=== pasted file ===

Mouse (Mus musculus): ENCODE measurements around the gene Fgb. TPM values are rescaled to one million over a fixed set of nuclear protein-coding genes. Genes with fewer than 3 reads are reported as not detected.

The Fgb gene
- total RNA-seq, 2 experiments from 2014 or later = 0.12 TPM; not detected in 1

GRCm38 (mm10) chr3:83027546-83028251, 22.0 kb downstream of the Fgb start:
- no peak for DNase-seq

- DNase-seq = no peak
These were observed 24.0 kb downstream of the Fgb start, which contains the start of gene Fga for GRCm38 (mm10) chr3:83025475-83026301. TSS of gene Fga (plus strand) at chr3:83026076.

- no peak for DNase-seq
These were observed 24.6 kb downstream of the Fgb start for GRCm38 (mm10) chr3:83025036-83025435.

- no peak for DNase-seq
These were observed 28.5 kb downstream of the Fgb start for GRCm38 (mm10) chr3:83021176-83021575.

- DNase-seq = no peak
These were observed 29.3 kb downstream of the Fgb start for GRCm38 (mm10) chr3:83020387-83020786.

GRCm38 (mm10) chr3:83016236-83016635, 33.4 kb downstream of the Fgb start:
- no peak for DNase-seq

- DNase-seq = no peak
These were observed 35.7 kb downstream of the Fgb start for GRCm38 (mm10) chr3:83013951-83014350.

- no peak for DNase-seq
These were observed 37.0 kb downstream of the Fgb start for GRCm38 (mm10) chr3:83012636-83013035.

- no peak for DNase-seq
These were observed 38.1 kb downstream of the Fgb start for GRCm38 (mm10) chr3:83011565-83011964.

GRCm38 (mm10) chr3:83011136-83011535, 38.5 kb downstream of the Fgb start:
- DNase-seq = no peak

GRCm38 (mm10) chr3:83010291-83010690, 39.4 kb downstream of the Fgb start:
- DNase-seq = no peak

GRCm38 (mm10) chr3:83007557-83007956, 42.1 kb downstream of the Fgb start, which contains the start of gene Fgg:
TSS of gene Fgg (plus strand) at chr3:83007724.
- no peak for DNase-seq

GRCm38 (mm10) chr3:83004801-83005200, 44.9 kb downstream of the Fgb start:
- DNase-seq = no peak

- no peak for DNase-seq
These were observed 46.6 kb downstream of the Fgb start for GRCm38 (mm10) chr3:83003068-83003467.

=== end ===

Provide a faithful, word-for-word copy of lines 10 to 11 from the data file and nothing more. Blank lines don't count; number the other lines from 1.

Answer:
- no peak for DNase-seq
These were observed 28.5 kb downstream of the Fgb start for GRCm38 (mm10) chr3:83021176-83021575.